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Amid the excitement over a rediscovered rehearsal tape of the composer playing Symphonic Dances, there arrives a new account of two concertos with Rachmaninov’s favourite orchestra and the living pianist who most resembles him. Deutsche Grammophon has titled the album Destination Rachmaninov. Departure and furnished the cover with a portrait of the soloist, Daniil Trifonov, sitting in the kind of railway compartment that went out with shellac records. Do not be distracted by these marketing tricks. Trifonov opens with C minor concerto with quiet authority, each chord darker than the one before, Rachmaninov at his most morose. If this concerto had a…

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For Immediate Release, September 12, 2018 … The Azrieli Foundation presents an exhilarating evening of musical discovery, unveiling two world premiere works by the winners of the 2018 Azrieli Music Prizes. Inventive orchestral colour and virtuosic flair are on display for Israeli-born composer Avner Dorman’s Nigunim for Violin and Orchestra, while Canadian composer Kelly-Marie Murphy explores a wealth of Sephardic music in her En el escuro es todo uno (In the Darkness All is One), a unique double concerto for harp and cello. Maestro Yoav Talmi conducts an expanded McGill Chamber Orchestra (MCO) for this varied programme, which includes two Hebrew songs…

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The one thing that keeps me from awarding this album the full five stars is that it is upside down. It opens with a perfectly decent performance of Bela Bartok’s first violin concerto by the Norwegian virtuoso Vilde Frang, with the Radio France philharmonic orchestra conducted by Mikko Franck. Frang, who is 32, has been performing since she was ten years old. Everything she does is perfectly lovely and agreeable. The first Bartok concerto, a youthful effusion of innocent love, is not going to change our lives. The octet, on the other hand, might. George Enescu was one of the great…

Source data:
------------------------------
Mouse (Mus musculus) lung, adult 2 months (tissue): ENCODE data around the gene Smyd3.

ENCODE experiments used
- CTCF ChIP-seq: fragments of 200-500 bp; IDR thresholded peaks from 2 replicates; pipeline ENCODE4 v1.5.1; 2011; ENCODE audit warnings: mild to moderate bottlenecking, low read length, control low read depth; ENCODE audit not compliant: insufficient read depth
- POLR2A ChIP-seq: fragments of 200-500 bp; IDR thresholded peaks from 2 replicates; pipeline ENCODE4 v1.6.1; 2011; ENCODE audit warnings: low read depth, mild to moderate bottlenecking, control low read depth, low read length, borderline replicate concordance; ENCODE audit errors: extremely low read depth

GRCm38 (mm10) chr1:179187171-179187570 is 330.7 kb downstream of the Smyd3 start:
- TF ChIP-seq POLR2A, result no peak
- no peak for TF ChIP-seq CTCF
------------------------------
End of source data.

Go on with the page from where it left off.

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Les Violons du Roy The 35th anniversary season of Les Violons du Roy will be Jonathan Cohen’s first as artistic director. For the opening concert on Sept. 29 at the Maison symphonique, he is joined by countertenor Anthony Roth Costello to perform works by Handel and Glass. On Nov. 3, Bernard Labadie, still music director of La Chapelle de Québec, will join the forces of two ensembles he founded to interpret Mozart’s Coronation Mass and Haydn’s Nelson Mass. On Nov. 23 in Bourgie Hall, Cohen welcomes internationally acclaimed mandolinist Avi Avital. On Dec. 14, Mathieu Lussier presents a baroque program…

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REVIEW: of the Berkshire Opera Festival production of Giuseppe’s Verdi’s Rigoletto (August 25 at 1 p.m.; August 28 at 7:30 p.m. and August 31 at 7:30 p.m., at the Colonial Theatre, Pittsfield, Massachusetts). Sex, power, seduction, revenge, and a dazzling lightning storm. Verdi’s gutsy 1851 operatic melodrama, Rigoletto, gets a fascinating, stylish, and unflinchingly close study in the Berkshire Opera Festival’s new production, running through August 31 at the Colonial Theatre in Pittsfield, Massachusetts (viewed here at the August 25 opening). Under director Jonathon Loy (who is also the festival’s co-founder), Verdi’s tale of a deformed court jester who seeks…